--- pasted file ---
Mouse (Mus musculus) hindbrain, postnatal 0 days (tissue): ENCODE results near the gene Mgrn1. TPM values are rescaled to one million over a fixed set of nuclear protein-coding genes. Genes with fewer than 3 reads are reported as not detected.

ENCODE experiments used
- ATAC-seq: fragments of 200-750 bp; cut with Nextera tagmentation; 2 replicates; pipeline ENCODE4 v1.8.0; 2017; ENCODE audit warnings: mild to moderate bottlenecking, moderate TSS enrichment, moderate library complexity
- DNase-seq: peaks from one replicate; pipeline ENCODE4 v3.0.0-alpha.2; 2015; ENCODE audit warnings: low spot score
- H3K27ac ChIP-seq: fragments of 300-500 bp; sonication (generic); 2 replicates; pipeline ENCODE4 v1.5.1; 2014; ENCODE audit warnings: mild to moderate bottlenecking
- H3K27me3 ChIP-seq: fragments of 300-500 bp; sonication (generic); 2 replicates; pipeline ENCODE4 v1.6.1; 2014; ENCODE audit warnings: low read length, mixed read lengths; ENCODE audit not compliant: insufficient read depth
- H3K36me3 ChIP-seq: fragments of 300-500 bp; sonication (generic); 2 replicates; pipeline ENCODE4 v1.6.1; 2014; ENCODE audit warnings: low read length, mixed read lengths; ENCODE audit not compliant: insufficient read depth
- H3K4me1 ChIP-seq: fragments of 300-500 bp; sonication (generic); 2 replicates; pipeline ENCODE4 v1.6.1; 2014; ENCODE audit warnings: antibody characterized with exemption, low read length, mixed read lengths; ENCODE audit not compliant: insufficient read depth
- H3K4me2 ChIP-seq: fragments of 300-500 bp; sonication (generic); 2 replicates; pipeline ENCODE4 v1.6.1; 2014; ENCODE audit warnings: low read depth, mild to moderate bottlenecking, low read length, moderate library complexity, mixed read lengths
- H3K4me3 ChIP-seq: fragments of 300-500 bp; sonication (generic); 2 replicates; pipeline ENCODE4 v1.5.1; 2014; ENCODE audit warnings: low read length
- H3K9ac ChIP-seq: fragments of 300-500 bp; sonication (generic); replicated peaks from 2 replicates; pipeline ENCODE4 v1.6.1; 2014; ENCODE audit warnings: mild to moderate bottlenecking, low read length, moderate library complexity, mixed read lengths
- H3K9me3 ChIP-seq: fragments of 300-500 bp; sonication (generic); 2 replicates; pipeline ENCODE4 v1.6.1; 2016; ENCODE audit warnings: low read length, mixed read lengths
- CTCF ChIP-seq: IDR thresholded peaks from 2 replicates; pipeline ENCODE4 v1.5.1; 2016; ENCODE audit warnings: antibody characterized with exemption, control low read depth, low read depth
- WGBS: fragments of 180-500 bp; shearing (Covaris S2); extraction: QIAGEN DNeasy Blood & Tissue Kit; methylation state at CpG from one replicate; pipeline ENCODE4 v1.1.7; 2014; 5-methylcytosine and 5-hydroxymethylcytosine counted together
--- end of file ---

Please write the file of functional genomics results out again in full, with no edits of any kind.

Mouse (Mus musculus) hindbrain, postnatal 0 days (tissue): ENCODE results near the gene Mgrn1. TPM values are rescaled to one million over a fixed set of nuclear protein-coding genes. Genes with fewer than 3 reads are reported as not detected.

ENCODE experiments used
- ATAC-seq: fragments of 200-750 bp; cut with Nextera tagmentation; 2 replicates; pipeline ENCODE4 v1.8.0; 2017; ENCODE audit warnings: mild to moderate bottlenecking, moderate TSS enrichment, moderate library complexity
- DNase-seq: peaks from one replicate; pipeline ENCODE4 v3.0.0-alpha.2; 2015; ENCODE audit warnings: low spot score
- H3K27ac ChIP-seq: fragments of 300-500 bp; sonication (generic); 2 replicates; pipeline ENCODE4 v1.5.1; 2014; ENCODE audit warnings: mild to moderate bottlenecking
- H3K27me3 ChIP-seq: fragments of 300-500 bp; sonication (generic); 2 replicates; pipeline ENCODE4 v1.6.1; 2014; ENCODE audit warnings: low read length, mixed read lengths; ENCODE audit not compliant: insufficient read depth
- H3K36me3 ChIP-seq: fragments of 300-500 bp; sonication (generic); 2 replicates; pipeline ENCODE4 v1.6.1; 2014; ENCODE audit warnings: low read length, mixed read lengths; ENCODE audit not compliant: insufficient read depth
- H3K4me1 ChIP-seq: fragments of 300-500 bp; sonication (generic); 2 replicates; pipeline ENCODE4 v1.6.1; 2014; ENCODE audit warnings: antibody characterized with exemption, low read length, mixed read lengths; ENCODE audit not compliant: insufficient read depth
- H3K4me2 ChIP-seq: fragments of 300-500 bp; sonication (generic); 2 replicates; pipeline ENCODE4 v1.6.1; 2014; ENCODE audit warnings: low read depth, mild to moderate bottlenecking, low read length, moderate library complexity, mixed read lengths
- H3K4me3 ChIP-seq: fragments of 300-500 bp; sonication (generic); 2 replicates; pipeline ENCODE4 v1.5.1; 2014; ENCODE audit warnings: low read length
- H3K9ac ChIP-seq: fragments of 300-500 bp; sonication (generic); replicated peaks from 2 replicates; pipeline ENCODE4 v1.6.1; 2014; ENCODE audit warnings: mild to moderate bottlenecking, low read length, moderate library complexity, mixed read lengths
- H3K9me3 ChIP-seq: fragments of 300-500 bp; sonication (generic); 2 replicates; pipeline ENCODE4 v1.6.1; 2016; ENCODE audit warnings: low read length, mixed read lengths
- CTCF ChIP-seq: IDR thresholded peaks from 2 replicates; pipeline ENCODE4 v1.5.1; 2016; ENCODE audit warnings: antibody characterized with exemption, control low read depth, low read depth
- WGBS: fragments of 180-500 bp; shearing (Covaris S2); extraction: QIAGEN DNeasy Blood & Tissue Kit; methylation state at CpG from one replicate; pipeline ENCODE4 v1.1.7; 2014; 5-methylcytosine and 5-hydroxymethylcytosine counted together